Monday, May 17, 2010

Mayday! Mayday! We Have a Plothole!

Wait a minute--this isn’t the novel I was planning on revising next.

That’s what I said to myself all of five minutes ago, after opening up the rough draft of one of my novels. And it’s true. Editing that particular manuscript was about as far down on my list of priorities as it gets.

Up until about half an hour ago, I’d had it all planned out. First, I was going to complete one final wave of revisions on my mainstream novel and then begin the querying process in the hopes of leveraging my win in this year’s Family Circle fiction contest to attract an agent for that book. Then I wanted to dig into the edit of my urban fantasy novel, the one that’s been wallowing for years, neglected, on my hard drive. I’d decided that now was the time to dust it off and work on it because it would fit in perfectly with what’s hot in the market today.

But this novel... the novel I just opened... my seriously flawed science fiction novel... the novel I am finding myself now seriously wanting to dive into next... well, this novel was not even in my long-range forecast.

I wrote this particular novel during National Novel Writing Month in 2008. It was one of my more ambitious NaNo projects, and also one of my more extreme writing-without-a-roadmap endeavors. I remember starting that year with three entirely unconnected images and the knowledge that I wanted to write a novel around them.

I did manage to do it, winding up the month with over 75,000 words and a novel that felt as if it had come out of nowhere. It was probably one of my most enjoyable, inspired months of writing. But come December 1st, I also realized that I probably had an unsalvageable manuscript.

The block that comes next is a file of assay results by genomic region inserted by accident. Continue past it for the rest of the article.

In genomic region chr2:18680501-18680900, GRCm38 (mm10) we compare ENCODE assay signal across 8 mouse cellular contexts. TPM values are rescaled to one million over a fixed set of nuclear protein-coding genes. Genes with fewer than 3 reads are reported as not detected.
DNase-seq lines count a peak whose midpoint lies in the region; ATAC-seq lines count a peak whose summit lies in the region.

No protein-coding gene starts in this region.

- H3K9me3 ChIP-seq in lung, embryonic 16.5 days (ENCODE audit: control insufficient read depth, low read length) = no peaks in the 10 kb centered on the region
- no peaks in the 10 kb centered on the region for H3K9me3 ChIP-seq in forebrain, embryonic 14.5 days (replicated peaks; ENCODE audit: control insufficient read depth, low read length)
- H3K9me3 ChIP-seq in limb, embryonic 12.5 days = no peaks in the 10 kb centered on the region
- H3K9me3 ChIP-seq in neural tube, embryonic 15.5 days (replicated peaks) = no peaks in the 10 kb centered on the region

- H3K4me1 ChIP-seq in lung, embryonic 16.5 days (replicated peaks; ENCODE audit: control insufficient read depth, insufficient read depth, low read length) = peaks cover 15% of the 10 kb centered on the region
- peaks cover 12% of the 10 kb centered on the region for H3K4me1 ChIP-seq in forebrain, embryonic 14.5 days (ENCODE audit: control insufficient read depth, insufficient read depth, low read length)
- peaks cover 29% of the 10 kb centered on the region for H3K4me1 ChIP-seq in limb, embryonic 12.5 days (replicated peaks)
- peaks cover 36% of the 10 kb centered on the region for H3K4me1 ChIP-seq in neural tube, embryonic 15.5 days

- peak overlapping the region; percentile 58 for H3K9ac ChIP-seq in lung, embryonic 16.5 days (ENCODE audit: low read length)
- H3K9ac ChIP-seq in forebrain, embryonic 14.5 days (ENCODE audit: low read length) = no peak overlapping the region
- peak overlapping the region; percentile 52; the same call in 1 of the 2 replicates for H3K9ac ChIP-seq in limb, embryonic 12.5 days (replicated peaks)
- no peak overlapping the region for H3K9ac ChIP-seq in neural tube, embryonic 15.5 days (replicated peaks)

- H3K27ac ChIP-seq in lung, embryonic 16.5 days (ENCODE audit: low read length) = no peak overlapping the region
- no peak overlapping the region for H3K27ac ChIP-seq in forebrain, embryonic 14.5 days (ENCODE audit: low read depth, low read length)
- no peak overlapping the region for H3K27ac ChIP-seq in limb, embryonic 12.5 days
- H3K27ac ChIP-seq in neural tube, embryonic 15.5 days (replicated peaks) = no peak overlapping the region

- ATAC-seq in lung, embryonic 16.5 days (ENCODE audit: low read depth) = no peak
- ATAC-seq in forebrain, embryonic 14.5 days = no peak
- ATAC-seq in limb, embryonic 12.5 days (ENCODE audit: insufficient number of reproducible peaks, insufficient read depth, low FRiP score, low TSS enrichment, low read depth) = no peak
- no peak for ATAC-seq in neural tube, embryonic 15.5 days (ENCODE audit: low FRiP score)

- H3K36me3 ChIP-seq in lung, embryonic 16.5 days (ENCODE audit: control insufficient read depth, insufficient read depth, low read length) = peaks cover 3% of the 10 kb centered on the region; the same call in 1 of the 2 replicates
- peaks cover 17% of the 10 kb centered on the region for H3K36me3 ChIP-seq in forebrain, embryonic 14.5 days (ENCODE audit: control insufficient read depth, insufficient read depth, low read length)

Why?

Because you could fly a 747 through the plot holes (and that might be a gentle assessment).

Now, one of the great things about participating in National Novel Writing Month each year is that if that year’s novel sucks, I can trunk it without guilt. So I filed away the hard copy of my novel, buried the electronic copy deep in my Writing files, and wrote off that manuscript as a learning experience.

Still, every now and again I’m drawn back to it. I couldn’t say exactly why, except that I keep feeling like there’s something there. And I’m realizing I still have passion for that novel: for the characters and settings, for the whole damn concept. Because, as unsalvageable as I’ve deemed it, it’s also, in some strange way, my favorite of all the NaNo novels I’ve written. I know that doesn’t make a lick of sense, but there it is.

So though it might feel like chasing a whim, I think I’m going to trust my instincts and go for it. I don’t know how I’m going to approach it yet. I don’t know how I’m going to even begin to figure out how to make the story make sense. I don’t even know if it’s possible.

What’s the worst that can happen though? That at the end of the process I’ll still have an unsalvageable manuscript? I can live with that. Because on the flip side, well, you never know…

So let me ask you this: Have you ever salvaged something you’d originally deemed unsalvageable? Do you tend to trust your “writing” instincts even when they go against your common sense? Have you ever loved a project enough to pursue it even when you thought it was futile?

10 comments: